cancer in relatives of individuals born with
non-syndromic oral clefts or regarding the
frequency of non-syndromic oral clefts
Non‐syndromic oral cle s and risk of cancer: a systema c review Vol 1, No 1 (2013) DOI 10.5195/d3000.2013.11 among relatives of individuals diagnosed
with cancer, besides being scarce, vary
greatly in their characteristics and designs,
precluding a meta-analysis of the results
Inthecurrentsystematicreview,bothstudiesassessingtheprevalenceofCL/Pinfamily members of cancer patients had a casecontrol design and suggest that this malformation is more frequent in families of
cancer survivors in comparison with families of a population-based sample of controls.InthestudyofTaiolietal.(2010)[2],
the results were not statistically signi icant
ofthestudyandtotherarityofCL/Poccurrence. In the second study, relating CL/P
and childhood cancer, none of the children
from the unaffected group had a positive
family history of cleft lip and palate, while
ive children with leukemia had a positive
In these studies, the population investigated,ortheirparentsorguardians,answered
standardized questionnaires with demographic information about the respondents
and their family history of CL/P. It was a
consensus between the authors that information on number of second-degree relativesislackingforboth,whichcouldexplain
their indings for the irst-degree relatives,
since the more distant the relative is, less
In the study investigating adult individuals
who survived cancer, the most frequent
types of cancer were melanoma, testicular,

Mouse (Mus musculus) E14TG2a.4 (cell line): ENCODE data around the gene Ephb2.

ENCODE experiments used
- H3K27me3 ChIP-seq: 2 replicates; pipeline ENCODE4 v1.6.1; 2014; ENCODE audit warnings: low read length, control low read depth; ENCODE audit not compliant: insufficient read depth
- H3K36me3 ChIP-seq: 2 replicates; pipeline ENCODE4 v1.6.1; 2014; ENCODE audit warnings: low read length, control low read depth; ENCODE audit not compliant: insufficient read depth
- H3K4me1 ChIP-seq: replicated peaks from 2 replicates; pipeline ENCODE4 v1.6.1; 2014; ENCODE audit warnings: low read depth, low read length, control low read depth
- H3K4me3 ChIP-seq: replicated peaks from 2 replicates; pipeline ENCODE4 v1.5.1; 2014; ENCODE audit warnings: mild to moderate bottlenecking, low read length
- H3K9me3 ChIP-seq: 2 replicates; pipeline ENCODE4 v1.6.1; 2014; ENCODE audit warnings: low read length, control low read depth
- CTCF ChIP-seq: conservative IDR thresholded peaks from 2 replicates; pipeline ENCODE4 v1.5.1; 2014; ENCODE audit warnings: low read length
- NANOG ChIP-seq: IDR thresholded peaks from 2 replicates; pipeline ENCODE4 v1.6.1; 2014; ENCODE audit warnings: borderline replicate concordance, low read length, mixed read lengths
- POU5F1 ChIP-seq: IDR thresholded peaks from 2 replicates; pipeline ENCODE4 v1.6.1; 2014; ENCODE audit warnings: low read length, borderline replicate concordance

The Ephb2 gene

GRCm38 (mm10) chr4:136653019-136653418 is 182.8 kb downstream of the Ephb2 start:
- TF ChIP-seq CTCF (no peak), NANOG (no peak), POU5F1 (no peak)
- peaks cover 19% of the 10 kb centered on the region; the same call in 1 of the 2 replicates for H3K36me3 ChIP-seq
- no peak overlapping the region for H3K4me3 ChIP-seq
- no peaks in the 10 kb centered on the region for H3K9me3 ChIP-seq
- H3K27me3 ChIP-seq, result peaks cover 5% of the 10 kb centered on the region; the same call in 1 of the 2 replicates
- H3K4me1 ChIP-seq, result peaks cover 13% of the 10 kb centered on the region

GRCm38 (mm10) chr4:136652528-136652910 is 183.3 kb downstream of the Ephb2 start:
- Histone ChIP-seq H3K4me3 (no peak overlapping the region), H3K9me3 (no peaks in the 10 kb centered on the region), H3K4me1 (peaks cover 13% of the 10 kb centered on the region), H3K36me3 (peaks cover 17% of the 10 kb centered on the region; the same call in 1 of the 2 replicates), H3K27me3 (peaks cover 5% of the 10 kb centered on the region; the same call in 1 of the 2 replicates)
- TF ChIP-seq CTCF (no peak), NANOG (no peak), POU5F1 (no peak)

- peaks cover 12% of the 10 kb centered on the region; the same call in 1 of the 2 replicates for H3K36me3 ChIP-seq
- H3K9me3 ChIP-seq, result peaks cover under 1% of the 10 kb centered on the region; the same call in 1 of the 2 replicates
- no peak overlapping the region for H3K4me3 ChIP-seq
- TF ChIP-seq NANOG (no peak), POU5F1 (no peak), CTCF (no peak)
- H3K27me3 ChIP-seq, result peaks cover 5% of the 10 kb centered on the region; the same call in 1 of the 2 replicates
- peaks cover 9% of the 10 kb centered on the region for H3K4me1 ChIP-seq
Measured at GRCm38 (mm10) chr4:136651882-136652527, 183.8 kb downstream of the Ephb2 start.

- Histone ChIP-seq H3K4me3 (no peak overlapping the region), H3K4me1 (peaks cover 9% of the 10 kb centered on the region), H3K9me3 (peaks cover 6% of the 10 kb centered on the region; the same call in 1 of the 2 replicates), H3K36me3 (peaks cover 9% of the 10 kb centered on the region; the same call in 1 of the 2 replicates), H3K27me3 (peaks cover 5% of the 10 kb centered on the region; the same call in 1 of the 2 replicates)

breast, colon-rectal, and lymphoma. The
authors state, however, that one limitation
Despite the different characteristics of the
populations investigated in the studies of
Taioli et al. (2010) and Jindal and Vieira
(2012) [2,18], both suggest that shared genetic factors may explain an association
betweenoralcleftsandcancer.Thus,investigating the relationship between malformations and malignancies becomes important as it is speculated that they might
havecommoncauses.Endorsingthatpossibility, Chalothorn et al. (2008) and Kü chler
et al. (2013) [42,43] have previously proposed an association between tooth agenesisandcancer.Insomecases,toothagenesis
and oral cleft may share the same genetic
This review also accessed studies [5,1315,17,21] regarding risk of cancer in relatives of individuals born with non-
syndromic oral clefts. From the six studies
found, three also had a case-control design
and more cancer cases were reported
controls [14,15,17]. The most prevalent
thestudiesdeclaredbytheauthors.However, in those which it was possible, a clear
cases was noticed, as well as some reports
of breast cancer, lymphoma and brain cancer [14,15]. The most affected relatives
werespeci iedonlyinthestudyofZhuetal.,
(2002) [15], which exclusively investigated